By Natalie Krebs, Iowa Public Radio
Several refugee and immigrant-lead groups in Iowa have teamed up to address health inequities that have been exacerbated by the COVID-19 pandemic.
The Refugee and Immigrant Vaccine Alliance, or RIVA, consists of Nisaa African Family Services, Latinx Immigrants of Iowa, ArtForce Iowa, the Iowa Coalition Against Domestic Violence and Ethnic Minorities of Burma Advocacy and Resource Center, or EMBARC.
The need for RIVA arose when it became apparent that Iowa’s immigrant and refugee communities continue to be disproportionately affected by the pandemic, said Maria Corona, the executive director of the Iowa Coalition Against Domestic Violence.
“We are still waiting to see what are the resources and support from systems and from leadership in the state to respond to our community’s needs,” she said. “And so that’s why we’ve come together.”
The pandemic affected many of the state’s food service workers, particularly those who work in meat processing plants, which employs many foreign-born workers.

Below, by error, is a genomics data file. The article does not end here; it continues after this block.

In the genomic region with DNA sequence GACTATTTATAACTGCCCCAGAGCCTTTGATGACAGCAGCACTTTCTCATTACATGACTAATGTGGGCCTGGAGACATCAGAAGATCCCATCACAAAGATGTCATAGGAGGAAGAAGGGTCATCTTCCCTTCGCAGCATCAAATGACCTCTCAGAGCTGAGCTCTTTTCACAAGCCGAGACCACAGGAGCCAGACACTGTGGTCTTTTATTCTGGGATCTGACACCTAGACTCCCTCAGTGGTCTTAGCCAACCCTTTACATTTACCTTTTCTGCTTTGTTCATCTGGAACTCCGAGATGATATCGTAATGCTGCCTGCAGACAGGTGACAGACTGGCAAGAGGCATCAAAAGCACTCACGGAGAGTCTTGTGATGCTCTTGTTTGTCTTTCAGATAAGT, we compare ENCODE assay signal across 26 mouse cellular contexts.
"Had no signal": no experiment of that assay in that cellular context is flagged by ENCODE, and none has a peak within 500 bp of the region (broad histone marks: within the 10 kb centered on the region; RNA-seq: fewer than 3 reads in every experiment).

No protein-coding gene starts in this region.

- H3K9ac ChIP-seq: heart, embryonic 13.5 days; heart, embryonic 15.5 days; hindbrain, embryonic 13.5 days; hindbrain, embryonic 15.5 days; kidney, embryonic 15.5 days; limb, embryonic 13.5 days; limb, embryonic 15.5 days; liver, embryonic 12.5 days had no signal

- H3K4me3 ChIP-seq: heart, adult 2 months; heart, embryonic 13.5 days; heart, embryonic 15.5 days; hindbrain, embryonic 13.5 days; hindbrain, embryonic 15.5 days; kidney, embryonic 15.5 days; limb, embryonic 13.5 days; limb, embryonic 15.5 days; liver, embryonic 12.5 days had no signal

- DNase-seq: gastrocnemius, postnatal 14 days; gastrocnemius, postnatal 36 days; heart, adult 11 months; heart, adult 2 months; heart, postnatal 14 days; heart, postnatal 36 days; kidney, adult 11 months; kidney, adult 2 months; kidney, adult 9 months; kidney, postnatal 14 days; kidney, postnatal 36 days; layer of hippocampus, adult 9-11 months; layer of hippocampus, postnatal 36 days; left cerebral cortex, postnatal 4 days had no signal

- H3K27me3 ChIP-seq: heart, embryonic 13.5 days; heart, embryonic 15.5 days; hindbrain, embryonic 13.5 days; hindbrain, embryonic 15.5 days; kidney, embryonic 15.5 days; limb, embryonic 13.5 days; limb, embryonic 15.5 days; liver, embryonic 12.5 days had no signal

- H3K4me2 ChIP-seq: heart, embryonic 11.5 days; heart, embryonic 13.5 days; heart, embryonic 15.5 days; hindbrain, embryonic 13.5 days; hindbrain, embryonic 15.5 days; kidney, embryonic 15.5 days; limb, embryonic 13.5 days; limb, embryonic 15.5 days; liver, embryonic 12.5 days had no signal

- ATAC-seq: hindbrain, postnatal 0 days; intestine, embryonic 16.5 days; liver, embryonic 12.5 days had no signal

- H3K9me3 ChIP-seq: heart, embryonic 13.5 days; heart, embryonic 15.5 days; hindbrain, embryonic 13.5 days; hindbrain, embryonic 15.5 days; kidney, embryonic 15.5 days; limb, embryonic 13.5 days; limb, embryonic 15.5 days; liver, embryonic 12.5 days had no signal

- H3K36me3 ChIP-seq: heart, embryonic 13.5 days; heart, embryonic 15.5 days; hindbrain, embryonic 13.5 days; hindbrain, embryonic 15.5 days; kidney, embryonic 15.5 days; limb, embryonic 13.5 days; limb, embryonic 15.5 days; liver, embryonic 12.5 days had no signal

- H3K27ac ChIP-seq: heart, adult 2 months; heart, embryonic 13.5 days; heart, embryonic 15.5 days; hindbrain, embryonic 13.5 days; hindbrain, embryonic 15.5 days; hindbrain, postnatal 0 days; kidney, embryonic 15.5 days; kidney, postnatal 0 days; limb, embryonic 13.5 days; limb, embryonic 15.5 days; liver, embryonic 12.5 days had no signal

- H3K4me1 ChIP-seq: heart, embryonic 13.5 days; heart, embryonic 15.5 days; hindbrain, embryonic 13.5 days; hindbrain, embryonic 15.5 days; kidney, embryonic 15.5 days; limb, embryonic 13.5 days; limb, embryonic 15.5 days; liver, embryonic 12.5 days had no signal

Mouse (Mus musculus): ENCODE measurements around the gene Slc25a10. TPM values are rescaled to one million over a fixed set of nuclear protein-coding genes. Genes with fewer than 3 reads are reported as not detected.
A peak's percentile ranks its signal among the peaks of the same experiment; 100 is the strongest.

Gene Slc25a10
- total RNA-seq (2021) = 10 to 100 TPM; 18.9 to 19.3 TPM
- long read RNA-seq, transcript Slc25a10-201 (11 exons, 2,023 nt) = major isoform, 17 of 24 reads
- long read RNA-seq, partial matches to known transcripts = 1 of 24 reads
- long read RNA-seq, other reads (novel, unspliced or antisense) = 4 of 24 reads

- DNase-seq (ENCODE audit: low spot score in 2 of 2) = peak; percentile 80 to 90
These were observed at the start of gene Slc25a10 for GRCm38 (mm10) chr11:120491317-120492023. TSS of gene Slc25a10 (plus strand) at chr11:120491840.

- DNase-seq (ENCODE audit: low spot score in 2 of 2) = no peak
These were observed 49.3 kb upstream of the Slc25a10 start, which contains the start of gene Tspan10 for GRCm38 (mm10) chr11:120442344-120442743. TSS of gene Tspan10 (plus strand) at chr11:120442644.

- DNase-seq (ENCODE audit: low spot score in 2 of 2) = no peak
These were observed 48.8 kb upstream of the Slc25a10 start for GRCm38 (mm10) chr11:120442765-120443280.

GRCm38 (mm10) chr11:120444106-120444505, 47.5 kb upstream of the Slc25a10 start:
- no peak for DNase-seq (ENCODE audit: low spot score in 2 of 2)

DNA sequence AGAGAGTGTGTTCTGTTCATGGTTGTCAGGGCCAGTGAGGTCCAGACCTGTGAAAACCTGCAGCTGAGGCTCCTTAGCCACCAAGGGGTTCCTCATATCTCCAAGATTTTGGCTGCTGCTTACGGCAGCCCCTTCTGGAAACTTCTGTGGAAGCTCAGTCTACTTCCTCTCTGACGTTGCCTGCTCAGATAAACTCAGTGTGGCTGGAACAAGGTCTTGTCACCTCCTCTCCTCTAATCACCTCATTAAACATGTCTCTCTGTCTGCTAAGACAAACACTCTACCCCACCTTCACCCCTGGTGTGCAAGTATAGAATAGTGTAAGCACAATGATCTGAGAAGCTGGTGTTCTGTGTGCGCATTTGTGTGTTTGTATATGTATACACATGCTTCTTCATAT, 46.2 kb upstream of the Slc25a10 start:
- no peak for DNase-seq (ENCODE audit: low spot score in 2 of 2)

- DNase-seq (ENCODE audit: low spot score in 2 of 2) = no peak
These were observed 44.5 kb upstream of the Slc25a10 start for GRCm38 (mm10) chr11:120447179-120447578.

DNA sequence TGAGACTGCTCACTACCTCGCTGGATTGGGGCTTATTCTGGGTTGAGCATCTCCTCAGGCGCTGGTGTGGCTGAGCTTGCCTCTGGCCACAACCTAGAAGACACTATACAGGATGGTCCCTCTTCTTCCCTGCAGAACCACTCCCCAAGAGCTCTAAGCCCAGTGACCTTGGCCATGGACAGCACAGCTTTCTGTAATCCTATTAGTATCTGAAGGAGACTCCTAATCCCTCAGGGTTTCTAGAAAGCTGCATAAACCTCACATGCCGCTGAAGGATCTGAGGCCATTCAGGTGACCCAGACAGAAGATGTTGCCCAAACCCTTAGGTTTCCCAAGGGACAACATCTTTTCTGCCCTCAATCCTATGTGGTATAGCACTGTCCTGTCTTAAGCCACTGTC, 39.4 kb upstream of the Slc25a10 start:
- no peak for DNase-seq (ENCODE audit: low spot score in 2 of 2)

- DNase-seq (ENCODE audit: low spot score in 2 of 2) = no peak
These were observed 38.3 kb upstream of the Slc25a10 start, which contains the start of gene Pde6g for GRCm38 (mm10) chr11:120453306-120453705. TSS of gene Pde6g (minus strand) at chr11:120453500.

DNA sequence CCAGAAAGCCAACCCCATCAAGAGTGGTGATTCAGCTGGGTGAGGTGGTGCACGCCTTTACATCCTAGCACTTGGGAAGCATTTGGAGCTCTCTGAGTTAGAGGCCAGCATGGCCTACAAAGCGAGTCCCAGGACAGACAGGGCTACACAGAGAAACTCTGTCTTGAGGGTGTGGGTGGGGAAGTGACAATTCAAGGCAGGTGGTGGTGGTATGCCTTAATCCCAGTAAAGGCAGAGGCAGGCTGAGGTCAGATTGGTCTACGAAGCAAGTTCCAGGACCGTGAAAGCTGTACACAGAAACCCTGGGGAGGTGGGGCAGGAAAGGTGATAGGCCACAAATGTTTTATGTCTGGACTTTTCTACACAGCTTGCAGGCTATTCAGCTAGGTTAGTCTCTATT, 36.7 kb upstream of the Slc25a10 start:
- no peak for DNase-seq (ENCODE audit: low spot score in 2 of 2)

The Centers for Disease Control and Prevention reports that populations that identify as Black, Latino or Hispanic, American Indian and Alaska Native have experienced higher rates of COVID hospitalizations and deaths than non-Hispanic white populations.
According to Census data, 5.4 percent of Iowans identify as foreign-born, and 8.4 percent speak a language other than English at home.
RIVA will first focus on improving information and access to COVID-19 vaccinations before moving onto other health issues, Corona said.
“Our communities haven’t been informed in their language and haven’t been reached out to through cultural lenses,” she said.
Corona said the alliance is still inviting other immigrant and refugee-focused organizations to join.